Give calves a head start

July 13, 2017

Neville McDonald, of Kyabram, with four of his 10 autumn jersey calves.

Mr McDonald said feed was the key to successful rearing.

The autumn calves that Mr McDonald currently rears are 8 to 10 weeks old.

Neville McDonald says the first three months of a calf’s life are the most important.

The Kyabram dairy farmer has 10 autumn-calved Jerseys on his property and is set to add to his calf herd on the 80ha property in the coming weeks.

‘‘I will start calving again in three weeks,’’ he said.

Mr McDonald does all the rearing himself.

‘‘I rear them for replacements of old cows, cows that don’t work out or if we lose some.

‘‘The first three months is the most important as it sets them up for the rest of their lives. The bigger they are the better in some respects.’’

Mr McDonald has a clear calf rearing system he follows.

‘‘I start them in the shed over there for four to six weeks.

‘‘I feed them 3-4litres of milk once a day as well as grain, hay and straw.

‘‘When they are four to six weeks old, I bring them out here (into the small paddock), feed them ad-lib grain and hand feed them milk up to 10 to 12 weeks old.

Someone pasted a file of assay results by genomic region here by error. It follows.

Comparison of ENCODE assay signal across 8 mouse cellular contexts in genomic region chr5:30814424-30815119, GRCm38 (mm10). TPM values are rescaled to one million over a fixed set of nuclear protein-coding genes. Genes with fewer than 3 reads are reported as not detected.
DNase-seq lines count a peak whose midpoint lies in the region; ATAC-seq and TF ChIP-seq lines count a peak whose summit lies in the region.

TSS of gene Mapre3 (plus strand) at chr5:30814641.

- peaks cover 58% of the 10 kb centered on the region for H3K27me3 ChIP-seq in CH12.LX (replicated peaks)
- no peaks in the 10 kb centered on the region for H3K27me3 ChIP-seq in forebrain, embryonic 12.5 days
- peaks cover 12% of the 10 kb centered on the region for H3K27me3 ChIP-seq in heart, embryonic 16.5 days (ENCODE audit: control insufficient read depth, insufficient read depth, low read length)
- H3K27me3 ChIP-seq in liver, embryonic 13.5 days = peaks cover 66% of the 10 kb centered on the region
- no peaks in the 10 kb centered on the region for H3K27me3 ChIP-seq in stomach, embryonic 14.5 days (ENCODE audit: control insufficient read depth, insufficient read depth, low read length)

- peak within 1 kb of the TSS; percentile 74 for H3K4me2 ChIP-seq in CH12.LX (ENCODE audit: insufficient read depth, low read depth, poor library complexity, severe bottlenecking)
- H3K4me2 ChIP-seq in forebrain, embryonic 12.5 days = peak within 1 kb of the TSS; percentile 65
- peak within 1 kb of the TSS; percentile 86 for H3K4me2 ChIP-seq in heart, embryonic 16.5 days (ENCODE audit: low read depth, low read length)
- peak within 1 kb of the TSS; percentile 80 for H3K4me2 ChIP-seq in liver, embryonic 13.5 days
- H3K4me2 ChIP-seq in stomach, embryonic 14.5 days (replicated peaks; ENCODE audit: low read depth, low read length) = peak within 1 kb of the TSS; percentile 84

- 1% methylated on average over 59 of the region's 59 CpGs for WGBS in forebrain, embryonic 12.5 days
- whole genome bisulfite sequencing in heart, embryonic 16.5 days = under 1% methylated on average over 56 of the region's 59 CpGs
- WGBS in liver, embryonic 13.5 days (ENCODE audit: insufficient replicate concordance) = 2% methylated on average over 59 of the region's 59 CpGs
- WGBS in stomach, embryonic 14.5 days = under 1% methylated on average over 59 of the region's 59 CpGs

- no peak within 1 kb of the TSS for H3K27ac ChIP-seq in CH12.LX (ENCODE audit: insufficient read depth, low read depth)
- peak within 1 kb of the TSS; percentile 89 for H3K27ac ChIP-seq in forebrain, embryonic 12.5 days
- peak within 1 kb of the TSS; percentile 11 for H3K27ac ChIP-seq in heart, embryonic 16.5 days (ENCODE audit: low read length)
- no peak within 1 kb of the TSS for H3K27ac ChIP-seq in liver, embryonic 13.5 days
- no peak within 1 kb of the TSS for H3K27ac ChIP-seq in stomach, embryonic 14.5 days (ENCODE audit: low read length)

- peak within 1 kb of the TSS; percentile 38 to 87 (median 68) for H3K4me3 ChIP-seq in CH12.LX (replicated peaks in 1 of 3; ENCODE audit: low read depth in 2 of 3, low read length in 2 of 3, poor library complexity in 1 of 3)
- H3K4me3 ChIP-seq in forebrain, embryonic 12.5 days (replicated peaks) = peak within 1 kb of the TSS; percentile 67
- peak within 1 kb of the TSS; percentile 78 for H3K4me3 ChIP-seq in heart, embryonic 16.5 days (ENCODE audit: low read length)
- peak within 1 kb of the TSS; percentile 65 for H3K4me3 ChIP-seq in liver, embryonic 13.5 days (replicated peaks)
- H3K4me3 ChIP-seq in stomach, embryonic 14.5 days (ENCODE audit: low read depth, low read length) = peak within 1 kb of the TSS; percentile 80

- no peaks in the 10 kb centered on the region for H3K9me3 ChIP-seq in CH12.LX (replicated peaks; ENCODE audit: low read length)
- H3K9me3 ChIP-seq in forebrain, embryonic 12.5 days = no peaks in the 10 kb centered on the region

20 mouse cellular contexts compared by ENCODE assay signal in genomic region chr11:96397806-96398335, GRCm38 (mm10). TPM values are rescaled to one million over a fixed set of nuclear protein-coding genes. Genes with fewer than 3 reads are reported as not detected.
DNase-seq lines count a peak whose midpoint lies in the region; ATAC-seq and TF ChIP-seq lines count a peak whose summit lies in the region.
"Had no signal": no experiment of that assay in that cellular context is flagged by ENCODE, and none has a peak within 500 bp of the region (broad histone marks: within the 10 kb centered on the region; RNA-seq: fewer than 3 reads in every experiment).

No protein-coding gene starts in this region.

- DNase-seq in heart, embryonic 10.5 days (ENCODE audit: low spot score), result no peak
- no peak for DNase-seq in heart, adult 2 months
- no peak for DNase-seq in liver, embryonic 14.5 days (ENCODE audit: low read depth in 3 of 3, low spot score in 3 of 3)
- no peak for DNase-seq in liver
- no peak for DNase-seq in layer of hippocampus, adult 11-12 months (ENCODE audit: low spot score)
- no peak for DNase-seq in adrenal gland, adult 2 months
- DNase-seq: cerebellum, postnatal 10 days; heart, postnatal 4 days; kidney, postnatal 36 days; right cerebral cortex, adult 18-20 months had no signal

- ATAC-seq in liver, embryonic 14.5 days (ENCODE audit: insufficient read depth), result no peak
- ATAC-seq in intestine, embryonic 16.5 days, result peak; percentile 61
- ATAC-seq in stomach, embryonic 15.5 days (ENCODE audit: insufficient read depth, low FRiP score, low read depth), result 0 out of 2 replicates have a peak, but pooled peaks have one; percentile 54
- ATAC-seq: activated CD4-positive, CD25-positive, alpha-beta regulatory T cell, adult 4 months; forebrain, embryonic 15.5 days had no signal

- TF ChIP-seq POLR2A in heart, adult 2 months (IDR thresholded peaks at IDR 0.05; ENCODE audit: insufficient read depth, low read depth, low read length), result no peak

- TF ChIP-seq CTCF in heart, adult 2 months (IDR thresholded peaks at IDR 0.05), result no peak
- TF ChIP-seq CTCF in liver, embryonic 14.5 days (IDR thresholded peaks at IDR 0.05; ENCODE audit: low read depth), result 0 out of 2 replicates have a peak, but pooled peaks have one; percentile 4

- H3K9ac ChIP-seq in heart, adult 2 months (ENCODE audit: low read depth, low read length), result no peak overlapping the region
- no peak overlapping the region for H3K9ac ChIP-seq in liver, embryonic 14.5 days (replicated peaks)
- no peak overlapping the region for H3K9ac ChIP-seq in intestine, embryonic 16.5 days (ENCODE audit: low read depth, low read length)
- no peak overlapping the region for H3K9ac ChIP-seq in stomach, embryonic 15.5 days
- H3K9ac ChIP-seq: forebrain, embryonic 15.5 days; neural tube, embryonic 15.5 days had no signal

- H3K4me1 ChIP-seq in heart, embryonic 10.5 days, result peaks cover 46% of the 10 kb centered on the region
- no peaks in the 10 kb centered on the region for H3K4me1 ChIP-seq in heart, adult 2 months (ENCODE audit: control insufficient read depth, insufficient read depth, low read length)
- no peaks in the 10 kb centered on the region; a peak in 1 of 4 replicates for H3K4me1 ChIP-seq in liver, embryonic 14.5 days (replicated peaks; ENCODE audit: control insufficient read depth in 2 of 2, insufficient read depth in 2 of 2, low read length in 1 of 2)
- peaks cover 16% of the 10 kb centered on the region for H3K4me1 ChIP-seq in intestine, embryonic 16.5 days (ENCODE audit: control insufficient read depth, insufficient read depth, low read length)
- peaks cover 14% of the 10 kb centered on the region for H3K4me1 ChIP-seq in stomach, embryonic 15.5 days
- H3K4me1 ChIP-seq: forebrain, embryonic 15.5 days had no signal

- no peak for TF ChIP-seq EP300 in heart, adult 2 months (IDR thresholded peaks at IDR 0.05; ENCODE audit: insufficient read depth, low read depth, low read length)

‘‘Up to six months they eat ad-lib hay and then I move them again to eat silage and pasture after six months of age.’’

Mr McDonald said feeding was the key to rearing calves.

‘‘The main thing is to have enough of what they want.

‘‘There is no harm in keeping them growing out even after you have weaned them.

‘‘You have to keep them growing because if they have setbacks with health they are not the same.’’

Mr McDonald said keeping the calves healthy was just as important as feeding them.

‘‘It’s important to keep them warm. If they get cold, like humans, they can get pneumonia and other health problems.’’

While it is still important to look after the calves through the whole rearing process, less needs to be done as they got older.

‘‘When they get older there is less to do as I can fill up the drop feeder with hay, which lasts them a few weeks but there is always something to do with them.’’

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